ConSequenceS Consensus sequences improve PSI-BLAST through mimicking profile-profile alignments. Przybylski D, Rost B.Nucleic Acids Res. 2007;35(7):2238-46. Epub 2007 Mar 16.
Sequence alignments may be the most fundamental computational resource for molecular biology. The best methods that identify sequence relatedness through profile-profile comparisons are much slower and more complex than sequence-sequence and sequence-profile comparisons such as, respectively, BLAST and PSI-BLAST. Families of related genes and gene products (proteins) can be represented by consensus sequences that list the nucleic/amino acid most frequent at each sequence position in that family. Here, we propose a novel approach for consensus-sequence-based comparisons. This approach improved searches and alignments as a standard add-on to PSI-BLAST without any changes of code. Improvements were particularly significant for more difficult tasks such as the identification of distant structural relations between proteins and their corresponding alignments. Despite the fact that the improvements were higher for more divergent relations, they were consistent even at high accuracy/low error rates for non-trivially related proteins. The improvements were very easy to achieve; no parameter used by PSI-BLAST was altered and no single line of code changed. Furthermore, the consensus sequence add-on required relatively little additional CPU time. We discuss how advanced users of PSI-BLAST can immediately benefit from using consensus sequences on their local computers.
AGAPE Improving fold recognition without folds. Przybylski D, Rost B.J Mol Biol. 2004 Jul 30;341(1):255-69.
The most reliable way to align two proteins of unknown structure is through sequence-profile and profile-profile alignment methods. If the structure for one of the two is known, fold recognition methods outperform purely sequence-based alignments. Here, we introduced a novel method that aligns generalised sequence and predicted structure profiles. Using predicted 1D structure (secondary structure and solvent accessibility) significantly improved over sequence-only methods, both in terms of correctly recognising pairs of proteins with different sequences and similar structures and in terms of correctly aligning the pairs. The scores obtained by our generalised scoring matrix followed an extreme value distribution; this yielded accurate estimates of the statistical significance of our alignments. We found that mistakes in 1D structure predictions correlated between proteins from different sequence-structure families. The impact of this surprising result was that our method succeeded in significantly out-performing sequence-only methods even without explicitly using structural information from any of the two. Since AGAPE also outperformed established methods that rely on 3D information, we made it available through http://www.predictprotein.org. If we solved the problem of CPU-time required to apply AGAPE on millions of proteins, our results could also impact everyday database searches.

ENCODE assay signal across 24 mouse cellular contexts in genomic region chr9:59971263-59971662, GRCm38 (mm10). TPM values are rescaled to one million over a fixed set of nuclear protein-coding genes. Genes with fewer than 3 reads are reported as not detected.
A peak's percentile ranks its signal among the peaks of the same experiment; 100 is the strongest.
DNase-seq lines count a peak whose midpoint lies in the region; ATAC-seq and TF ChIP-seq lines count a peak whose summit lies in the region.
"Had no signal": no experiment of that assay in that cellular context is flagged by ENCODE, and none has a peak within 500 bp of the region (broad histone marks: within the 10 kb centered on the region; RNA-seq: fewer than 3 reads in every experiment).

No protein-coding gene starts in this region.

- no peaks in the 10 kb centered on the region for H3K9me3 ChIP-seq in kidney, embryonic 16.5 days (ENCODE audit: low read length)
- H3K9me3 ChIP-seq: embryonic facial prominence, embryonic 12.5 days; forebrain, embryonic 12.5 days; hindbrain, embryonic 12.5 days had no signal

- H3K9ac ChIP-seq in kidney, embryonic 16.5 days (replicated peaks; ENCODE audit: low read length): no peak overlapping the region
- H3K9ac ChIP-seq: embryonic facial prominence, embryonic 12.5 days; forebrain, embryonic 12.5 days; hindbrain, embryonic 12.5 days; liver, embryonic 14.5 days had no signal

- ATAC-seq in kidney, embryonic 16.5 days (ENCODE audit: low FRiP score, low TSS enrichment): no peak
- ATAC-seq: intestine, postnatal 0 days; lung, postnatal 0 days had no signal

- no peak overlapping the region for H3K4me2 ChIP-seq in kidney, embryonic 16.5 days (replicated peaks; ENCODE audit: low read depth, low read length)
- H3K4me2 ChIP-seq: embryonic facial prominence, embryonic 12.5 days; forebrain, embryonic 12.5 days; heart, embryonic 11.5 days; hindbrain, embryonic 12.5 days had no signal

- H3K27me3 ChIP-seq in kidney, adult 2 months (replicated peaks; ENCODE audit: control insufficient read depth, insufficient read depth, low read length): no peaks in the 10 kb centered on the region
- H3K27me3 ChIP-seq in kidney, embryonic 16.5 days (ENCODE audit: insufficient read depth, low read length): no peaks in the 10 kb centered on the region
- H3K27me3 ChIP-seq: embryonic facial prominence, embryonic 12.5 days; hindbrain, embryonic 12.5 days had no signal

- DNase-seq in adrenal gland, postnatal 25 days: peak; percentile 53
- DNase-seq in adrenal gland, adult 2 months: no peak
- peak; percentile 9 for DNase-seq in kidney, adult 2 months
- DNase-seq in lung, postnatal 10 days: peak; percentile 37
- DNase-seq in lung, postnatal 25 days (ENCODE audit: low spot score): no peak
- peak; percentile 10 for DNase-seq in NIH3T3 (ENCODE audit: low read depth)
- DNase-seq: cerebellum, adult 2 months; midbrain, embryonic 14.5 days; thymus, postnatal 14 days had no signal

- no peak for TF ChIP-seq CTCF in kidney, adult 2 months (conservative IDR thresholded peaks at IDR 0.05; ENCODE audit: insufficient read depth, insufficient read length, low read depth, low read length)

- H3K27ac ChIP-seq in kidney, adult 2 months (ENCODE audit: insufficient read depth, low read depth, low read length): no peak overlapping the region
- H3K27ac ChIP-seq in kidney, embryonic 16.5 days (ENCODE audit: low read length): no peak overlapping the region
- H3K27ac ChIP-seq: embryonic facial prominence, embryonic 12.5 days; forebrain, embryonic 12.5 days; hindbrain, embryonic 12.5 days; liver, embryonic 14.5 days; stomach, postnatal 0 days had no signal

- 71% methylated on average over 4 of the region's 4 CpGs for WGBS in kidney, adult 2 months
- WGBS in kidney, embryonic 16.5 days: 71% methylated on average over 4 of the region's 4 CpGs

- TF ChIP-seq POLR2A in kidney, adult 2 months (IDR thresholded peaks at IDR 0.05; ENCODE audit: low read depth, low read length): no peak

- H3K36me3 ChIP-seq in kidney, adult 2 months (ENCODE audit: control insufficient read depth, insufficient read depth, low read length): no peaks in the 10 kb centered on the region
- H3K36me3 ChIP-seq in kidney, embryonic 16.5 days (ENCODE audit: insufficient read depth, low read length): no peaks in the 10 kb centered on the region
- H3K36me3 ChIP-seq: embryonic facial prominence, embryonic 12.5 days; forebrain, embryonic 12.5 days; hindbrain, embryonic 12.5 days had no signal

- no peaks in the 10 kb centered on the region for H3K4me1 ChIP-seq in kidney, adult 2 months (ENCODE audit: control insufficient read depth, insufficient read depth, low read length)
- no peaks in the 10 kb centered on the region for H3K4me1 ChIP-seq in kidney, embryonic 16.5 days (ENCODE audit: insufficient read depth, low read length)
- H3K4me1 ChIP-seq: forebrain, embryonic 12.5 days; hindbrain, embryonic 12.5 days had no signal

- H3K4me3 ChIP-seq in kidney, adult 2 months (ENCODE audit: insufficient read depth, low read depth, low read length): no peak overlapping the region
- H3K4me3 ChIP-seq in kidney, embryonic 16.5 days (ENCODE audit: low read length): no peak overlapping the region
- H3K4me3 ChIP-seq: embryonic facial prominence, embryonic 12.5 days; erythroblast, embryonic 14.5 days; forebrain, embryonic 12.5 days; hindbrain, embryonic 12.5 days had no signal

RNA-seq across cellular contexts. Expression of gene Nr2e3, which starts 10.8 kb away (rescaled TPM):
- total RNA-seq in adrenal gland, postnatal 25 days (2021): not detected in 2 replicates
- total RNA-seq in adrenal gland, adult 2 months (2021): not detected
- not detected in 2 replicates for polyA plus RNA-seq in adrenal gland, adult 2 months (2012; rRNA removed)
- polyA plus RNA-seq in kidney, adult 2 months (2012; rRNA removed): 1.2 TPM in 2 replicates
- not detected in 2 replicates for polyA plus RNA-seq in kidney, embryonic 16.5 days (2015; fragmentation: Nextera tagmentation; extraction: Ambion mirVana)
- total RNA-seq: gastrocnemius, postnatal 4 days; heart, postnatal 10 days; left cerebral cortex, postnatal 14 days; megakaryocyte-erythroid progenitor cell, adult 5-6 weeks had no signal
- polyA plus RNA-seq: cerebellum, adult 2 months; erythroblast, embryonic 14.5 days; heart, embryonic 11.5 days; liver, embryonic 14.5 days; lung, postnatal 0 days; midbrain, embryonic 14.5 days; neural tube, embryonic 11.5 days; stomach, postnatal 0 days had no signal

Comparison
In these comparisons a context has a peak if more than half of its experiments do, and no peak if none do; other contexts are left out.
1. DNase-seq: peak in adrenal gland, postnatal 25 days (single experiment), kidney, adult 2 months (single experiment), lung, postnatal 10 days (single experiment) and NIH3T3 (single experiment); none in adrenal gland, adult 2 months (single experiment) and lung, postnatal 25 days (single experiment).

Membrane Predicting transmembrane beta-barrels in proteomes. Bigelow HR, Petrey DS, Liu J, Przybylski D, Rost B.Nucleic Acids Res. 2004 May 11;32(8):2566-77. Print 2004.